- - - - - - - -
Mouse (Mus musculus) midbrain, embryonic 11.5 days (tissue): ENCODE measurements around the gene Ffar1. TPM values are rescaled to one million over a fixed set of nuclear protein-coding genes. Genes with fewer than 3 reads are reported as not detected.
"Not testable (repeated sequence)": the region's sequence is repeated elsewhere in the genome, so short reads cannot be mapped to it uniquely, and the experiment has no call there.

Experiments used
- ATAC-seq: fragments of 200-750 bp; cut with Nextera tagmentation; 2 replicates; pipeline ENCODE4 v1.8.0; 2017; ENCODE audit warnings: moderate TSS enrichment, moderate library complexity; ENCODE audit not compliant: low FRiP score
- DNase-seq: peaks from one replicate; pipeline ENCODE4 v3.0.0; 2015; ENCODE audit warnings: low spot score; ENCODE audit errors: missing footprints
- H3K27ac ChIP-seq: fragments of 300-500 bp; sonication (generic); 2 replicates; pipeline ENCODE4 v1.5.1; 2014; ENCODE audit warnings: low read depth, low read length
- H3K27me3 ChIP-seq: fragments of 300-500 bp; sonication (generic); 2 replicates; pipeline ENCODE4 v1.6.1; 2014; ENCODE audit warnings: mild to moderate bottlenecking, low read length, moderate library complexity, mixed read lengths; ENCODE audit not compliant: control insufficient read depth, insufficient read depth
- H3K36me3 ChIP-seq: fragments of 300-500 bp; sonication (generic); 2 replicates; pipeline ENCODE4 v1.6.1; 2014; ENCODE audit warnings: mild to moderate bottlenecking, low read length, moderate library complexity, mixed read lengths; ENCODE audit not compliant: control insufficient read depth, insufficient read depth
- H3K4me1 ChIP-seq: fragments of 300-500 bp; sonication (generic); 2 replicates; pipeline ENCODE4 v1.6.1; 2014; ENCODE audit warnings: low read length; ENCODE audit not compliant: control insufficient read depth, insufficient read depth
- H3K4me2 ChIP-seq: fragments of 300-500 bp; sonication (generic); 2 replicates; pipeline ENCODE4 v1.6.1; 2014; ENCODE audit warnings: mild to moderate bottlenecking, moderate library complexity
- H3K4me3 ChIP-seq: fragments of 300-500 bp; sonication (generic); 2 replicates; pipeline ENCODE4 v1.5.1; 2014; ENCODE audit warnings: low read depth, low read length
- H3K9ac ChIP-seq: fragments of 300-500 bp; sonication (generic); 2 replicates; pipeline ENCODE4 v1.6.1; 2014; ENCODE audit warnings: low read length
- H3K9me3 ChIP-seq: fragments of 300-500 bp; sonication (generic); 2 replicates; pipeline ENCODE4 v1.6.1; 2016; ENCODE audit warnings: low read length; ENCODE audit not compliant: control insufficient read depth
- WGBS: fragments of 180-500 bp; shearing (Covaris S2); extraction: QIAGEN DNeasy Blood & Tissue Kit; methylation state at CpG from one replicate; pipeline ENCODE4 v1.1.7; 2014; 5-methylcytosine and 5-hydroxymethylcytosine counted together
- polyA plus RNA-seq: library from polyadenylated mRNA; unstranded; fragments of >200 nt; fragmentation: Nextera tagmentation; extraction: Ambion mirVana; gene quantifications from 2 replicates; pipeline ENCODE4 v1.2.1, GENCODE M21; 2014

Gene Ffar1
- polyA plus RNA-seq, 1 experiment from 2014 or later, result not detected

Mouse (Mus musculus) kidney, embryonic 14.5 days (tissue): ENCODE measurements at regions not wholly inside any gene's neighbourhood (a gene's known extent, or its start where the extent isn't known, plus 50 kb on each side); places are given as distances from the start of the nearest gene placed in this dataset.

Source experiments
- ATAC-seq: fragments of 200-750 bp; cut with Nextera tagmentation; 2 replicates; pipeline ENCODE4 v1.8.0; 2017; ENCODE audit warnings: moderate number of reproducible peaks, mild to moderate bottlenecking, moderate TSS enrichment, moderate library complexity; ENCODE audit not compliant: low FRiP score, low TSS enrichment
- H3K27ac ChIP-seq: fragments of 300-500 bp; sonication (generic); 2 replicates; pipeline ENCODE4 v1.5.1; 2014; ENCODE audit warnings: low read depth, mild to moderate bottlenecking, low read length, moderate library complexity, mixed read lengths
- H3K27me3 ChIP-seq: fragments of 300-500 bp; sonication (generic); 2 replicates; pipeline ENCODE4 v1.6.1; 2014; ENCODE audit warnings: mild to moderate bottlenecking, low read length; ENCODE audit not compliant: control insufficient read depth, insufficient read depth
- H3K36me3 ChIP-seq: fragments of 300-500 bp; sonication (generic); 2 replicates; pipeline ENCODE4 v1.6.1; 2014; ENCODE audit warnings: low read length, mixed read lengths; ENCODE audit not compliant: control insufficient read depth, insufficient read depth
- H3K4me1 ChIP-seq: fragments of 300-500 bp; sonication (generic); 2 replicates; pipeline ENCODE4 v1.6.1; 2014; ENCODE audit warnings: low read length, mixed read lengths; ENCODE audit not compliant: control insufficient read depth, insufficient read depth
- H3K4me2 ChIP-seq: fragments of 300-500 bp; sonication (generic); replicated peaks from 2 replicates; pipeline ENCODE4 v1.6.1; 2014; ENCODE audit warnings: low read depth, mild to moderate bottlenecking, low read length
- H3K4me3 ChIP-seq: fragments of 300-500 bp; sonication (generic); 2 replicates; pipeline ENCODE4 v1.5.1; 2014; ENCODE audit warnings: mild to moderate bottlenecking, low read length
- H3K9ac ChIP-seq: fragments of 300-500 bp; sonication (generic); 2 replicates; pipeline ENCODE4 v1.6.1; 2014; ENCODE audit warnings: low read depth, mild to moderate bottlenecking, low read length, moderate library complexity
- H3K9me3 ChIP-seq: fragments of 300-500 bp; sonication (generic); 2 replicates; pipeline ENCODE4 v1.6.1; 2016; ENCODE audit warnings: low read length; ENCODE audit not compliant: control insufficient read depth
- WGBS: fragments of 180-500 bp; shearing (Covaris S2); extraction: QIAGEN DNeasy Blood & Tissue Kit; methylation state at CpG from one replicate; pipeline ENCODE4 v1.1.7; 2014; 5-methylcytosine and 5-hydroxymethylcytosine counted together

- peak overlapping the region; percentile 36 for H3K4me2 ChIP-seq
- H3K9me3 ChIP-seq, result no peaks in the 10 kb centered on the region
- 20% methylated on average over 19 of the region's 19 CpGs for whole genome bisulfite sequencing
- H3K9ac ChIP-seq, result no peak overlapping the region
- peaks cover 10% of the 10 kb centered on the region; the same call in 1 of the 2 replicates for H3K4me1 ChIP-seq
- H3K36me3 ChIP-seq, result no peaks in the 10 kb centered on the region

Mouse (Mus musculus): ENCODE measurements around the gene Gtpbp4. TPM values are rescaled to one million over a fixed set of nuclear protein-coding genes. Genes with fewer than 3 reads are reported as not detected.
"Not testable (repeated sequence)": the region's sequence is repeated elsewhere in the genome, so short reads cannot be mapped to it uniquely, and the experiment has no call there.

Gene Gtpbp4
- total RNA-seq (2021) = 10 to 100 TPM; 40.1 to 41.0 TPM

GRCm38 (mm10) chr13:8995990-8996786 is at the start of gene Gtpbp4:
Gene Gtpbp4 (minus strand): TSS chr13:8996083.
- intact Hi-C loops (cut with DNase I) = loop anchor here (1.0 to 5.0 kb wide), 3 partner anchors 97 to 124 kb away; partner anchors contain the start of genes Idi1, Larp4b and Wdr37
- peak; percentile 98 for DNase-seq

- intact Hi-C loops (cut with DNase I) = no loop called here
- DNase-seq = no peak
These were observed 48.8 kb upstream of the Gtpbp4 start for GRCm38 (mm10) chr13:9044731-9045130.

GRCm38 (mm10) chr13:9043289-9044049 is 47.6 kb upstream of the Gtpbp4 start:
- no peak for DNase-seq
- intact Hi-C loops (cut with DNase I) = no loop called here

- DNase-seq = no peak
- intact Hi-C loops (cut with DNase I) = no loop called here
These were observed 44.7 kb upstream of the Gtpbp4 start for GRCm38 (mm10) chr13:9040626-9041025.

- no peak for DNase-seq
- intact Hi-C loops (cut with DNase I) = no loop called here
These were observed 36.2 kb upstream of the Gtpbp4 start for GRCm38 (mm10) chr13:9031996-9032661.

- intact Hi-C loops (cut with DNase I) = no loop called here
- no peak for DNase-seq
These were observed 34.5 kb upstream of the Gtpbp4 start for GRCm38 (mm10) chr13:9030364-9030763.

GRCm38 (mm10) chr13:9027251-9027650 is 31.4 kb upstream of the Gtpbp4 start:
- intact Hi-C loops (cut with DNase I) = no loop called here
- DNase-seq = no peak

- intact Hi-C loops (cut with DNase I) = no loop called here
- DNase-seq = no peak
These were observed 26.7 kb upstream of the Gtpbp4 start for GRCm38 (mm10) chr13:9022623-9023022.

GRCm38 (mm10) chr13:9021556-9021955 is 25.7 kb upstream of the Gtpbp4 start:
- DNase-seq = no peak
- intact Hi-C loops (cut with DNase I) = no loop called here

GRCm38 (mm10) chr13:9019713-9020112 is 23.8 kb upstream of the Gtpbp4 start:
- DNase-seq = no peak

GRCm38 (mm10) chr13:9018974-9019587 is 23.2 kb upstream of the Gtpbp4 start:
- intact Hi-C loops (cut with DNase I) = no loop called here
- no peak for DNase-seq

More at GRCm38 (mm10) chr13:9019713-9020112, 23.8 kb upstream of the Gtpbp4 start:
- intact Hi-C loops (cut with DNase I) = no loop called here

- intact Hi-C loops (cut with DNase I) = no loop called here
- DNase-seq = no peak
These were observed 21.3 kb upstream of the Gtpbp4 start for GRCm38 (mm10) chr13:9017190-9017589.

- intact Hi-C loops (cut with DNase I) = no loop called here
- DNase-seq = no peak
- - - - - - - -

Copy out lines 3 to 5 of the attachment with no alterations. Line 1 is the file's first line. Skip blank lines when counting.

Experiments used
- ATAC-seq: fragments of 200-750 bp; cut with Nextera tagmentation; 2 replicates; pipeline ENCODE4 v1.8.0; 2017; ENCODE audit warnings: moderate TSS enrichment, moderate library complexity; ENCODE audit not compliant: low FRiP score
- DNase-seq: peaks from one replicate; pipeline ENCODE4 v3.0.0; 2015; ENCODE audit warnings: low spot score; ENCODE audit errors: missing footprints